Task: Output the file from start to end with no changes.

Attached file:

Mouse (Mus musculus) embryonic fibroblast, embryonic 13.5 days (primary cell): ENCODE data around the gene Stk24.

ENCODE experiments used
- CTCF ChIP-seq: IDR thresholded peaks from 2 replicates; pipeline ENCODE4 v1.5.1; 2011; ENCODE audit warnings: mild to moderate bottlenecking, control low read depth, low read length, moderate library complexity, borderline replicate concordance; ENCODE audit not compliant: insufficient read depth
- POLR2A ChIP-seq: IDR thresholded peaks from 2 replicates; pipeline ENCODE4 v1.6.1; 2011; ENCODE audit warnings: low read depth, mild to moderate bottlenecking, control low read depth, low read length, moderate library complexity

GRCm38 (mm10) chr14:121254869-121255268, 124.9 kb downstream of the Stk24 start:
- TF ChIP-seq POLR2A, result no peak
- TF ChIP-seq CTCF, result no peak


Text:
Mouse (Mus musculus) embryonic fibroblast, embryonic 13.5 days (primary cell): ENCODE data around the gene Stk24.

ENCODE experiments used
- CTCF ChIP-seq: IDR thresholded peaks from 2 replicates; pipeline ENCODE4 v1.5.1; 2011; ENCODE audit warnings: mild to moderate bottlenecking, control low read depth, low read length, moderate library complexity, borderline replicate concordance; ENCODE audit not compliant: insufficient read depth
- POLR2A ChIP-seq: IDR thresholded peaks from 2 replicates; pipeline ENCODE4 v1.6.1; 2011; ENCODE audit warnings: low read depth, mild to moderate bottlenecking, control low read depth, low read length, moderate library complexity

GRCm38 (mm10) chr14:121254869-121255268, 124.9 kb downstream of the Stk24 start:
- TF ChIP-seq POLR2A, result no peak
- TF ChIP-seq CTCF, result no peak